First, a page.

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 Lieutenant) December 22, 2014

The director of a new PBS documentar y tells the once-secret stor y of how phantom US troops, inflatable tanks, and Hollywood sound effects fooled the Wehrmacht. 

Rubling out of Paris late on September 14, 1944, a convoy of troop-filled American half-tracks, trucks, and jeeps left the City of Light behind and rolled east. By noon the next day the US Army’s 23rd Headquarters Special Troops had travelled 250 miles and were moving into position along the Moselle River, near Metz, France. Inside their vehicles, GIs were edgy; German lines were reportedly less than two miles to the east, just across the river. “We’re the only outfit on this part of the front except for one cavalry squadron spread very thinly,” wrote Sergeant Bob Tompkins in his diary. “No one knows where front is.” The Americans had rushed here to carry out a vital and dangerous mission dubbed Operation Bettembourg. Their job was to put on a show before an unknowing audience of German soldiers. With a roster of just 1,100 men, the tiny 23rd was going to plug a hole in the winding lines of Lieutenant General George S. Patton’s Third Army by impersonating the 6th Armored Division—with no weapon bigger than a .50-caliber machine gun.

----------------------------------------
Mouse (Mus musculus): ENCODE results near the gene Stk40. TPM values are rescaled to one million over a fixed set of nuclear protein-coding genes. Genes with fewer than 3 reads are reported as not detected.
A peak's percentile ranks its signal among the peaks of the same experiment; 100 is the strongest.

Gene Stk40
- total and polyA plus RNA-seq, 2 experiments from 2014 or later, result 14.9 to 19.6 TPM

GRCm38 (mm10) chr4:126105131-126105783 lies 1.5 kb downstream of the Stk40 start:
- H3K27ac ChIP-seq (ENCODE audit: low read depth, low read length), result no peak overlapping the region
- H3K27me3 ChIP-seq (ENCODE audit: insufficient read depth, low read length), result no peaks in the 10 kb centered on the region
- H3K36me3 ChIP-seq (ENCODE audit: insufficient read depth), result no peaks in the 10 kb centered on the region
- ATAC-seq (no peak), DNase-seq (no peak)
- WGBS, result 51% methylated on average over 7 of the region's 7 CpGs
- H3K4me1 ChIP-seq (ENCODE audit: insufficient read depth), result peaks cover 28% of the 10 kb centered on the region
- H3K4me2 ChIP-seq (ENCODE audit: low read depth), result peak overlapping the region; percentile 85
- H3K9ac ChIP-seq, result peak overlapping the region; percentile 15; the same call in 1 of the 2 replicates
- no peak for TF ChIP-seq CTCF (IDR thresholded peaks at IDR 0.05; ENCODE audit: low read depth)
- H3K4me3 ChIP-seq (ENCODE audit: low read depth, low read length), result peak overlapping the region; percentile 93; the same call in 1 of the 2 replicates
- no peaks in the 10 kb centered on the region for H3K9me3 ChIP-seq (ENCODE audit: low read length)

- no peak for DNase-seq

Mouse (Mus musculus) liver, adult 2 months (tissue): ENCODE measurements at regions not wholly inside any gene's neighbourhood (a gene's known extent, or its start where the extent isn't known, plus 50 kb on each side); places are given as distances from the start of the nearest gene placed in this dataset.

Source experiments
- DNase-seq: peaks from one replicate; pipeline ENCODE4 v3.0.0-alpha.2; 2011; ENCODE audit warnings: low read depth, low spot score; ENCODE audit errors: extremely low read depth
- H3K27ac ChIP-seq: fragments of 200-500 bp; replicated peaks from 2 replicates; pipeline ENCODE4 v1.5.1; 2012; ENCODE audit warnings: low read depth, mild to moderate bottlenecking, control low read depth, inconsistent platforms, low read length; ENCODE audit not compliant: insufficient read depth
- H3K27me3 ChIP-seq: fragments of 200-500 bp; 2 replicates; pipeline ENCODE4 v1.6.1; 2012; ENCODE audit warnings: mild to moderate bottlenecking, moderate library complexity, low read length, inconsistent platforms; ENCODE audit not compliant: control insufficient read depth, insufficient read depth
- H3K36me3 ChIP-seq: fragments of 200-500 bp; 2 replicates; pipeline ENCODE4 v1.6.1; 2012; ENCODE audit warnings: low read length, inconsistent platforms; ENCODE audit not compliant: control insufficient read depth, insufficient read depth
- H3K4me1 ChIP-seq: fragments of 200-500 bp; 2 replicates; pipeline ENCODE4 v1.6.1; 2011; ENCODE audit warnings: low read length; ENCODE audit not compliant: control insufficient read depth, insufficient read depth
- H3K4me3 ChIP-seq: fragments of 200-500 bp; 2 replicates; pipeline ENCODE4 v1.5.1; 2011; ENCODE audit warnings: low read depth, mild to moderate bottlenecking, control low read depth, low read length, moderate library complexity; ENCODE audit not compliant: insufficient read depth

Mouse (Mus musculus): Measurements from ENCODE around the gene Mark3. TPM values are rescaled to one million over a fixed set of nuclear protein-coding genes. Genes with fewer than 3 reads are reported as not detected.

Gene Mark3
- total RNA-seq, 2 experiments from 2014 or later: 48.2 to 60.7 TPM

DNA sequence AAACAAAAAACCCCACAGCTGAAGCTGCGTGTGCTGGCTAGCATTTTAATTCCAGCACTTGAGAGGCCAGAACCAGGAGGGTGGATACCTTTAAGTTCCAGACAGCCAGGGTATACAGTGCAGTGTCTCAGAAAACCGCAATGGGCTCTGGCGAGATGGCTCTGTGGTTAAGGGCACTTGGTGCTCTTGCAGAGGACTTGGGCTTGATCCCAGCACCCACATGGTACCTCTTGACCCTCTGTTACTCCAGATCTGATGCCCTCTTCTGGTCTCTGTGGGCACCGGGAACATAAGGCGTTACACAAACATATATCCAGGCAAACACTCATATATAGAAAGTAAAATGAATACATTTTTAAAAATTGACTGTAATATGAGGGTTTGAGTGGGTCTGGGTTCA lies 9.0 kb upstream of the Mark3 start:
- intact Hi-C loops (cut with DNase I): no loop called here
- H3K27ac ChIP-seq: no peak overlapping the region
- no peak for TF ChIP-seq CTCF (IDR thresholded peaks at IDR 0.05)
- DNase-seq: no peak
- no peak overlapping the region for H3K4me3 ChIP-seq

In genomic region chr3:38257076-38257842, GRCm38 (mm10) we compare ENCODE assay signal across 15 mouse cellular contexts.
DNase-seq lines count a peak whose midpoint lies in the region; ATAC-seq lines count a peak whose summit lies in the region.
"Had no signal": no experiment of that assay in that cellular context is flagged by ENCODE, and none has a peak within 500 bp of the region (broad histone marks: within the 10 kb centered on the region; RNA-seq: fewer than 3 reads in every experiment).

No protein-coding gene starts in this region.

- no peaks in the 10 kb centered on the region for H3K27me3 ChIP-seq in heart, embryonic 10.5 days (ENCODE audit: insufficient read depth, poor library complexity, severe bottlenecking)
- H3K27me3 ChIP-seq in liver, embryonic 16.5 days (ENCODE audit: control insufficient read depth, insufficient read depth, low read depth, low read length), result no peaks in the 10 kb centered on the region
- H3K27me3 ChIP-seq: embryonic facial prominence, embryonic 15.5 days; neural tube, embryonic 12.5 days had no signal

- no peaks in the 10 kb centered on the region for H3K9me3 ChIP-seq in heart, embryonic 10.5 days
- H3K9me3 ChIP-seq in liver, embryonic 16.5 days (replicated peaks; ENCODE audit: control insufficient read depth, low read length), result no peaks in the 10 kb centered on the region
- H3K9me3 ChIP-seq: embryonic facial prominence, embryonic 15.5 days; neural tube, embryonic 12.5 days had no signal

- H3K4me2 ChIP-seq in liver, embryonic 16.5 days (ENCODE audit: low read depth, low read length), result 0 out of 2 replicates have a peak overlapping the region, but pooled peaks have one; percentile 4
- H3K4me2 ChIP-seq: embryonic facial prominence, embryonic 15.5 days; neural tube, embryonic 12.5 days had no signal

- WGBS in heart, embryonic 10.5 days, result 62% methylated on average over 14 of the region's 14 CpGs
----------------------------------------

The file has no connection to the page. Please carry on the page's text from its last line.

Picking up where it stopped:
Technically not even a combat unit, the 23rd existed strictly to deceive the enemy, and it did so with a remarkable arsenal of rubber dummies, air-filled tanks and trucks, sound effects, and all the illusions its GIs could conjure. Its men understood that their lives depended on the quality of their performance. “There was nothing but our hopes and prayers that separated us from a panzer division,” veteran Bob Conrad recalled. But thousands of other lives were at stake as well. If the Germans realized how thinly held the American sector was, they could smash through it and attack Patton’s army from the rear. It was just another day in the life of the unit that would become known as the Ghost Army... (download or view this article here)


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